Tobacco Products

Chemicals in Every Tobacco Plant

Are "all-natural" cigarettes less harmful than ones with additives? How much do you know about the chemicals that occur naturally in the tobacco plant? Find out the hidden story about the tobacco growth stage below.

 

Chemicals in Every Tobacco Plant
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The tobacco plant itself contains harmful chemicals right from the start, including highly addictive nicotine.1,2 In addition to nicotine, toxic chemicals like cadmium and lead are often found in the soil where tobacco plants grow, and fertilizers often contain nitrates.1

These chemicals build up in the plant as it grows and get released when you light up. You inhale these chemicals when you smoke.

The bottom line: there is no such thing as safe tobacco.3

What are some of the chemicals found in the tobacco plant?

Some of the harmful chemicals found in tobacco plants include:

Nicotine Cadmium Lead

Quiz: How Much Do You Really Know About Tobacco?

Test your knowledge with these true/false questions. 
 

FALSE. All cigarettes—even those advertised as "natural," "organic," or "additive-free"—have chemicals that could cause serious harm to your health.4 Whether it's organic or not—there is no such thing as safe tobacco.3 Watch the video to learn more.
TRUE. Nicotine is highly addictive and can change how your brain works, causing you to crave more of it.2 It is also a toxin that evolved as the tobacco plant's natural defense against insects and animals.1 Watch the video above to learn more.
TRUE. Heavy metals, such as cadmium and lead, can be toxic to humans. Heavy metals from the soil and fertilizer are released when the tobacco is burned.1 Watch the video above to learn more.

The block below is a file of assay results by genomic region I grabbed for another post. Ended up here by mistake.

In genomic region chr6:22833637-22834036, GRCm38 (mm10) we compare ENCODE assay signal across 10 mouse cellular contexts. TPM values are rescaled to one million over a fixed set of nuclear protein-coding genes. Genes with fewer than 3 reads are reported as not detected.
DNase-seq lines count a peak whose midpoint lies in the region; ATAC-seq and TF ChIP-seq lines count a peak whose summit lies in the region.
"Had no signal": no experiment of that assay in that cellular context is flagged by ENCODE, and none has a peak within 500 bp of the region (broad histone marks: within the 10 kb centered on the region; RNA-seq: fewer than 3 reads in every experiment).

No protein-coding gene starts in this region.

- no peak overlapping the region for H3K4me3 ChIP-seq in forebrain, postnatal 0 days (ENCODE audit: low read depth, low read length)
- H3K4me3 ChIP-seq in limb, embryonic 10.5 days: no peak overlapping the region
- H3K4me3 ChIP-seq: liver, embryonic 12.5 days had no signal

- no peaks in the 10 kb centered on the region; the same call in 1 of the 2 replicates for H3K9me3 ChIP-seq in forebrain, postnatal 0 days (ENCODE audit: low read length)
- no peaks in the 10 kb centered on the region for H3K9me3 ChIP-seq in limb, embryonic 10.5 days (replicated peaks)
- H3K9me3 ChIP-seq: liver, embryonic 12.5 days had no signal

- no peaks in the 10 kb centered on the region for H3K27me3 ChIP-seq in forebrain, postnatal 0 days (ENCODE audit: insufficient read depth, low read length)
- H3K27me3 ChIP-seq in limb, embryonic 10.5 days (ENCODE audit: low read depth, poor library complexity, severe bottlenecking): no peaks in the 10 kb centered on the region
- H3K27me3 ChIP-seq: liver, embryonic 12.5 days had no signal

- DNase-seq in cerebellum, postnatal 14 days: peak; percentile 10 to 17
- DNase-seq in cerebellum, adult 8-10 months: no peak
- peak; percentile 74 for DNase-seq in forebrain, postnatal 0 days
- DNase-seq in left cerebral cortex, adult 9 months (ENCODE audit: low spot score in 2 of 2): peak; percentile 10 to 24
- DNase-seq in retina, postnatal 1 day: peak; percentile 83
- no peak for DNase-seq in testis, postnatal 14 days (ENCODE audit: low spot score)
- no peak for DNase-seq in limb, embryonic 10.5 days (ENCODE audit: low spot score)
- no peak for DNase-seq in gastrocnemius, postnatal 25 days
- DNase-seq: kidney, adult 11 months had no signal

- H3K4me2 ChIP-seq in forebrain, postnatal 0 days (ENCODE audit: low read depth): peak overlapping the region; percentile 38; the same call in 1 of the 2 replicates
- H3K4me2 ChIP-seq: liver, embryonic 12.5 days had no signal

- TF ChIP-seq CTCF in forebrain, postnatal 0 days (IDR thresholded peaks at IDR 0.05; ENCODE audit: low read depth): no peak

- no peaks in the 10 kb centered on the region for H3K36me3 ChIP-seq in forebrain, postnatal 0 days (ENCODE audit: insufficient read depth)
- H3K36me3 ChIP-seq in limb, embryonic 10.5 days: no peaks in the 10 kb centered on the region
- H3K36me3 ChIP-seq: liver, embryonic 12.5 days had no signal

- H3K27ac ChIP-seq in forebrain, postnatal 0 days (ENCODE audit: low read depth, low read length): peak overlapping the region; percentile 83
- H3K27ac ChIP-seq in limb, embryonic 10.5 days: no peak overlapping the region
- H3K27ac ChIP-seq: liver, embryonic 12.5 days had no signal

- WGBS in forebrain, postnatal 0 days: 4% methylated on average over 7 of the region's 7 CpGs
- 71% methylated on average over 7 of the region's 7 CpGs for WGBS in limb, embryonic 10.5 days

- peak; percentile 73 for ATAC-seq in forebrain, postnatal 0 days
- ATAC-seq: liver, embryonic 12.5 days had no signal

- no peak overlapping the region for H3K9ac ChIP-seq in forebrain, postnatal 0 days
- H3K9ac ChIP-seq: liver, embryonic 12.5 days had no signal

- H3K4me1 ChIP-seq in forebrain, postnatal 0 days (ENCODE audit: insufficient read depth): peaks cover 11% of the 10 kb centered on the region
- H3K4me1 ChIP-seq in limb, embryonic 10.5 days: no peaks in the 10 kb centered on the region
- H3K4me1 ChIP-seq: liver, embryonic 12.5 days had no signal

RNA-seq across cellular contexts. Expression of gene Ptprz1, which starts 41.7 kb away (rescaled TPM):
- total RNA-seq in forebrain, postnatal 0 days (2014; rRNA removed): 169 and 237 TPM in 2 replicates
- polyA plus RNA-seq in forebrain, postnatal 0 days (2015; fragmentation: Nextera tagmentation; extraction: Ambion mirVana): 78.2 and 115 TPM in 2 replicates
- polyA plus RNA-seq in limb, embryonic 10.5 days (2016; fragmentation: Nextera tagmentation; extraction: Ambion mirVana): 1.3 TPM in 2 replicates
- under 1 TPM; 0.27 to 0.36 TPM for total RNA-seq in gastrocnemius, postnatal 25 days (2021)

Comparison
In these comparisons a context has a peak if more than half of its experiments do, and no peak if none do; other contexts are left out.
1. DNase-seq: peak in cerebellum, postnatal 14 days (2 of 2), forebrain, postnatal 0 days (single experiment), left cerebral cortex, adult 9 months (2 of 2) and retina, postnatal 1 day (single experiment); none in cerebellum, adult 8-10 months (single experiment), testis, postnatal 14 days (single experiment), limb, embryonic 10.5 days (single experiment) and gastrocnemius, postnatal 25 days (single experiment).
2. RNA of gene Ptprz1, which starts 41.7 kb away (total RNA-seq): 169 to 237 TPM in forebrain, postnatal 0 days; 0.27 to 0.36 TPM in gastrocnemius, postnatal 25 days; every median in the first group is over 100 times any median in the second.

1. U.S. Department of Health and Human Services (USDHHS). How Tobacco Smoke Causes Disease: The Biology and Behavioral Basis for Smoking-Attributable Disease: A Report of the Surgeon General. Atlanta, GA: U.S. Department of Health and Human Services, Centers for Disease Control and Prevention, National Center for Chronic Disease Prevention and Health Promotion, Office on Smoking and Health; 2010.
  2. U.S. Department of Health and Human Services (USDHHS). A Report of the Surgeon General: How Tobacco Smoke Causes Disease: What It Means to You (Consumer Booklet). Atlanta, GA: U.S. Department of Health and Human Services, Centers for Disease Control and Prevention, National Center for Chronic Disease Prevention and Health Promotion, Office on Smoking and Health; 2010.
  3. U.S. Department of Health and Human Services (USDHHS). How Tobacco Smoke Causes Disease. The Biology and Behavioral Basis for Smoking-Attributable Disease (Executive Summary). Atlanta, GA: U.S. Department of Health and Human Services, Centers for Disease Control and Prevention, National Center for Chronic Disease Prevention and Health Promotion, Office on Smoking and Health; 2010.
  4. U.S. Department of Health and Human Services (USDHHS). The Health Consequences of Smoking - 50 Years of Progress. A Report of the Surgeon General. Atlanta, GA: U.S. Department of Health and Human Services, Centers for Disease Control and Prevention, National Center for Chronic Disease Prevention and Health Promotion, Office on Smoking and Health; 2014.

 

 

 

Page Last Updated: 07/06/2017
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